by Mike McNamee Published 01/09/2003
Tucked away in the top right corner of the colour picker in Photoshop are some radio buttons marked L, a, and b. These belong to a colour mode known as Lab and are often the last stopping place for a Photoshop user on their journey to expert status. However when used correctly (and often sparingly) Lab can provide some spectacular results for the power user. If you want to know more, read on.
What is Lab In an RGB Photoshop image you will find four channels, the Composite RGB, a Red, a Green and a Blue. Between them they define the actual colour and density of a pixel and they are inter-related. A neutral pixel will have RGB values that are all equal for example 121R 121G 121B is a mid tone 18% grey (in a system with a gamma of 2.2). If you try to remove a red cast using the Red curve by moving the curve you also change the tone density. You are continually forced to consider whether to correct the red by removing red or adding blue and green. Both will correct the colour cast but one will make the tone lighter, the other move will make the tone darker.
This is the key difference with Lab - the colour and tone density are divorced from each other and can be independently adjusted without any cross-over effects. The channels in Lab are the L-Channel, the lightness or Luminosity a-channel the greenness to redness (-128 is green +128 is red)* b-channel the yellowness to blueness (-128 is blue +128 is yellow)
The magenta-green and yellow-blue opponent colours show on the axes of the Lab £D colour space, the lightness rises on the vertical plane. The shape of a gamut is shon on the right. Only those colours which lie within this shape can be accurately printed by the device, other colours will be adjusted.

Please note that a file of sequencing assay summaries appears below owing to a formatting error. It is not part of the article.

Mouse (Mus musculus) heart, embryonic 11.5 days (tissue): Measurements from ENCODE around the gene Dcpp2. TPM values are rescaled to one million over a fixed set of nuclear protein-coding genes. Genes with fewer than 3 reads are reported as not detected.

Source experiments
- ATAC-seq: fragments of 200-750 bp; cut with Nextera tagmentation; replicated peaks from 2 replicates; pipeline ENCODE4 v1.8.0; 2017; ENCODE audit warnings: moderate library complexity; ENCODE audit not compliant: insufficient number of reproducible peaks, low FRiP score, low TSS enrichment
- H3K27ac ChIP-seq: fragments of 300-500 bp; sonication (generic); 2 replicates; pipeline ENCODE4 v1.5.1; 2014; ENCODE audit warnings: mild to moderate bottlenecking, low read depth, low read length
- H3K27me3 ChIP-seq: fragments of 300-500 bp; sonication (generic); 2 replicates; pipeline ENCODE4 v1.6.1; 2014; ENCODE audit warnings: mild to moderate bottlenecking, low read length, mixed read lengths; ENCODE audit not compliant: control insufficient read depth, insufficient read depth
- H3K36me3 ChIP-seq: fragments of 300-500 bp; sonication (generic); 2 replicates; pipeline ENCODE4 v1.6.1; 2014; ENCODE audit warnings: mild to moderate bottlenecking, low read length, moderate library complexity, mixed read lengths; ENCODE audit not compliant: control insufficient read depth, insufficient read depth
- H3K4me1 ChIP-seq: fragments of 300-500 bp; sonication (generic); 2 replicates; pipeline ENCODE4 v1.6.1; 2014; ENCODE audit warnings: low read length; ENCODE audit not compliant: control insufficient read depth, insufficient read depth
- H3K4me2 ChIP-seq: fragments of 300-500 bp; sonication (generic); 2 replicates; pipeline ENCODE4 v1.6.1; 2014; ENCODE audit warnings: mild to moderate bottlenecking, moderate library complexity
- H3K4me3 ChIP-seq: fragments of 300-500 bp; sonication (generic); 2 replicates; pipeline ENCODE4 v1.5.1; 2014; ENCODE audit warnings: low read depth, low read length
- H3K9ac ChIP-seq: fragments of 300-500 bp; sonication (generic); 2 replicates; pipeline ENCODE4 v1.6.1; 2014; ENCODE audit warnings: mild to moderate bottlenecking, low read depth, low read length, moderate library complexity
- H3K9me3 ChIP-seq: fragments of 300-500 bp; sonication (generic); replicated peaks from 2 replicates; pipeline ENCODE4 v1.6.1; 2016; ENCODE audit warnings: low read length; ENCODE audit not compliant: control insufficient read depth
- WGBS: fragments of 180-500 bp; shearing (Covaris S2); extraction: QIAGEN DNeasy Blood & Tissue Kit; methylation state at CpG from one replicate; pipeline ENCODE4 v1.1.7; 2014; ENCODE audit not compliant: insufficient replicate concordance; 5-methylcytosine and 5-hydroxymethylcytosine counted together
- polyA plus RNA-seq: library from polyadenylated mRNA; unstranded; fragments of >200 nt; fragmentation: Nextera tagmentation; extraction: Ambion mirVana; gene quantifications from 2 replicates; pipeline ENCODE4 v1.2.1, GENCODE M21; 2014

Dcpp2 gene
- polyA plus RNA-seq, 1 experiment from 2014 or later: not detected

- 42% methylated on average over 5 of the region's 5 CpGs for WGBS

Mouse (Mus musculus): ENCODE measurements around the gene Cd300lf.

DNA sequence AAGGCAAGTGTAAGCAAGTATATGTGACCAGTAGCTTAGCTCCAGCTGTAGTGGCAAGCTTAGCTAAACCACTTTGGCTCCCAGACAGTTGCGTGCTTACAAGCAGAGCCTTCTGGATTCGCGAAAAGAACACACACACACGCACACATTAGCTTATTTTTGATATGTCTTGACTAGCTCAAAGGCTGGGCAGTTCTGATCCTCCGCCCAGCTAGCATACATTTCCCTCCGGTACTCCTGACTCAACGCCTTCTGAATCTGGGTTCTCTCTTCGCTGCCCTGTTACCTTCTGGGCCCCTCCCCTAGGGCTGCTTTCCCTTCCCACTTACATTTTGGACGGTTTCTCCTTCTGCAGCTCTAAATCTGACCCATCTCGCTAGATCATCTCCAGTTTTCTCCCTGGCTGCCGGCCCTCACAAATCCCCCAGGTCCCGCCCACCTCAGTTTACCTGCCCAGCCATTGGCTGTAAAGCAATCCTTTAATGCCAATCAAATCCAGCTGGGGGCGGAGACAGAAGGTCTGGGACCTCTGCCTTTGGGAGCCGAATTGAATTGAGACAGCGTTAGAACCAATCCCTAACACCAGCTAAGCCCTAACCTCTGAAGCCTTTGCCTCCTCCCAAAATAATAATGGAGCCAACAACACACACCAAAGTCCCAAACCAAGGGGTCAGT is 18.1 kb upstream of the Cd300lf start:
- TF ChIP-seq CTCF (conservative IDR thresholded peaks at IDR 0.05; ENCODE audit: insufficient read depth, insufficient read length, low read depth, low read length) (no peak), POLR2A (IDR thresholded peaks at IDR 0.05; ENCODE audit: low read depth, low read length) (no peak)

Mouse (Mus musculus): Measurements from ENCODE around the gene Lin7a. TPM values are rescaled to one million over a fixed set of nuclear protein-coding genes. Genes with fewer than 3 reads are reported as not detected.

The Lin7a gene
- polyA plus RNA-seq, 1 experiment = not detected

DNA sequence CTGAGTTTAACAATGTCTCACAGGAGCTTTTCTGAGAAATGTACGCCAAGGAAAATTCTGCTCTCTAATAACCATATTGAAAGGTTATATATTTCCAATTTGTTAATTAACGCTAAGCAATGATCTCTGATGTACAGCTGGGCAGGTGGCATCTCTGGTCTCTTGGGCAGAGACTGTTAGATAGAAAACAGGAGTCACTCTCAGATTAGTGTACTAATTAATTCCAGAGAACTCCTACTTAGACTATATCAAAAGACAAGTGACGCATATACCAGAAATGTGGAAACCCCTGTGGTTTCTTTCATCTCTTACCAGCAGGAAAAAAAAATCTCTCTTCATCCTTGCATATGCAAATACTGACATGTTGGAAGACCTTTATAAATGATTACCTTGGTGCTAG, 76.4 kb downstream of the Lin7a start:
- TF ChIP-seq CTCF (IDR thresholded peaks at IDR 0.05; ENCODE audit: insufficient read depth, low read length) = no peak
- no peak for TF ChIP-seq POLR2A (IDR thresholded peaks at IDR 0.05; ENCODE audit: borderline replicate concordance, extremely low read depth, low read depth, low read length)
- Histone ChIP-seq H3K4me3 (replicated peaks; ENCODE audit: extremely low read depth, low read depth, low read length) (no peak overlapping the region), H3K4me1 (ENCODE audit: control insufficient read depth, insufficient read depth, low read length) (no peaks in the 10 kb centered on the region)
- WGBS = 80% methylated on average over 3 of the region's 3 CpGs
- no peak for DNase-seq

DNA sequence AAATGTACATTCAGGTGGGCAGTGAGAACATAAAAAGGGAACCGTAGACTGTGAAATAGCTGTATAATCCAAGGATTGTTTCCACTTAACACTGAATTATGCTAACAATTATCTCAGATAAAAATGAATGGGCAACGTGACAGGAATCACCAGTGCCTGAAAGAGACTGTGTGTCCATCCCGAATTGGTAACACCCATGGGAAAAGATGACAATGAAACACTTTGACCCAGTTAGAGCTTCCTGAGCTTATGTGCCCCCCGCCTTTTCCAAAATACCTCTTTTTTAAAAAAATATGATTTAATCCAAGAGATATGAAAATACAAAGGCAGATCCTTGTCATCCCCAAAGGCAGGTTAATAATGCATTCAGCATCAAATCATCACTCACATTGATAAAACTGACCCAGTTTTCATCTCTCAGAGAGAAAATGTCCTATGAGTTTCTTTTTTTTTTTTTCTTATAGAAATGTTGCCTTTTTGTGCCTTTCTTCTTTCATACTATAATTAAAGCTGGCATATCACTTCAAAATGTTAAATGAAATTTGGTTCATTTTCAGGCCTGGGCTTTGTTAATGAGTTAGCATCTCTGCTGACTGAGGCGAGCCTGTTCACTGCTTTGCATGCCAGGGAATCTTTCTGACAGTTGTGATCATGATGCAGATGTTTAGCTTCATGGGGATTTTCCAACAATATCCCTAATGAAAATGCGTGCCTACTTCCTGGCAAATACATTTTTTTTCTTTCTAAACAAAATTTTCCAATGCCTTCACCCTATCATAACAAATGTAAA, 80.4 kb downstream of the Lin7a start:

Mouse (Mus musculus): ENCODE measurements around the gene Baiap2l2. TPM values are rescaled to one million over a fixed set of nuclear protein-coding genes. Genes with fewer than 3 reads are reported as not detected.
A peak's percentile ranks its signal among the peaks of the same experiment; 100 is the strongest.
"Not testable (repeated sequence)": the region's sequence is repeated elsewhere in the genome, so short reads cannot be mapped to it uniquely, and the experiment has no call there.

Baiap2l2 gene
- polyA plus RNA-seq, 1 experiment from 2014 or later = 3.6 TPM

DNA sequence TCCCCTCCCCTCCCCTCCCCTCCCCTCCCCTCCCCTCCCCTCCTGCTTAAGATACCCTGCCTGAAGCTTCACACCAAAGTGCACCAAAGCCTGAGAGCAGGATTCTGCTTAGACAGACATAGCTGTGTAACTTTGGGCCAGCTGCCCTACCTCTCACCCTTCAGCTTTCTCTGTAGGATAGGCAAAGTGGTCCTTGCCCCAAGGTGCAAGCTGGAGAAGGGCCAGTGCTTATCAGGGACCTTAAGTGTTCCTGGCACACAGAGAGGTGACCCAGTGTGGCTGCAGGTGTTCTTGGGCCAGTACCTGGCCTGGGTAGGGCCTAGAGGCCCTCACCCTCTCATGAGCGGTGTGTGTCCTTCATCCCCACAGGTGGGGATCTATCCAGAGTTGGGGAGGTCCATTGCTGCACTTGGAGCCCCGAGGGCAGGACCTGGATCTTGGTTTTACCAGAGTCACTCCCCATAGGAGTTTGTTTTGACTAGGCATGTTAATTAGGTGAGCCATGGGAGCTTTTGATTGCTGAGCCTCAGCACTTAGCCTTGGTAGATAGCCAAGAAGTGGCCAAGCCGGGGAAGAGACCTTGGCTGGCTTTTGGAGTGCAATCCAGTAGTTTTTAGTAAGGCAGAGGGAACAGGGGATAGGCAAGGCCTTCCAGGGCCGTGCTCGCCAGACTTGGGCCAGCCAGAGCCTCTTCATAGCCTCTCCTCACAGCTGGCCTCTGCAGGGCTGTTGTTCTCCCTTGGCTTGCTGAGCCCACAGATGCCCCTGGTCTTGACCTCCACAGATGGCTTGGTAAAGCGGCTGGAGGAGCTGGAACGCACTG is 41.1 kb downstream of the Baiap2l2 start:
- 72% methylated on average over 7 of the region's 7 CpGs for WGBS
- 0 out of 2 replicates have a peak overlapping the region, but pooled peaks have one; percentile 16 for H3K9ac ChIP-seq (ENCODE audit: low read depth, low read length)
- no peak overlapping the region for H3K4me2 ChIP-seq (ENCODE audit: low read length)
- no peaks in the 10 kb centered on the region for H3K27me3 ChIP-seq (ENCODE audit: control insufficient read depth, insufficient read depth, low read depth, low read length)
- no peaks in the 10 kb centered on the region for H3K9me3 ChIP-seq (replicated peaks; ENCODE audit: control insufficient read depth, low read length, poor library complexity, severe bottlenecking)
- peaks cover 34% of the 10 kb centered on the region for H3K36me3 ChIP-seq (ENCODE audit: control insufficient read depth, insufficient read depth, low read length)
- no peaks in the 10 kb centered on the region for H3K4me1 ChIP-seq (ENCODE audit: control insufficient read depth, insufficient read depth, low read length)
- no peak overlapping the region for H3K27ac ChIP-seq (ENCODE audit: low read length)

*The green is actually close to an aqua and the red is closer to a magenta. When the Lab colour was defined (also known as L*A*B* or L*a*b* or CEI Lab) they chose the colour pairs on the grounds that we do not perceive any "greenyreds" or "yellowy-blues" - they are essentially opponent colours.
Practical Importance The practical importance of Lab is that colour and detail are not linked. A colour with aand b values of zero is always neutral, regardless of how light or dark it is. Therefore if you have an image that has neutral colour balance you can steepen the L-channel and add sparkle to the result by increasing the contrast OR you can steepen both the and b channels whilst keeping their curves passing through the mid points without affecting the colour balance but increasing their saturation.
In the example landscape shown, the image is very slightly blue but overall the early morning light has not produced much colour saturation. Increasing the contrast was not appropriate as it would have veiled the highlights and clogged the shadows- the Lightness channel was therefore left untouched. More sparkle was however provide by steepening both the a and b channels by rotating the curves around the centre point of the curves graph. Note in the composite screen grab how flat looking the channels are and that the Lightness channel is a moderately good monochrome image containing all the tone density and details.
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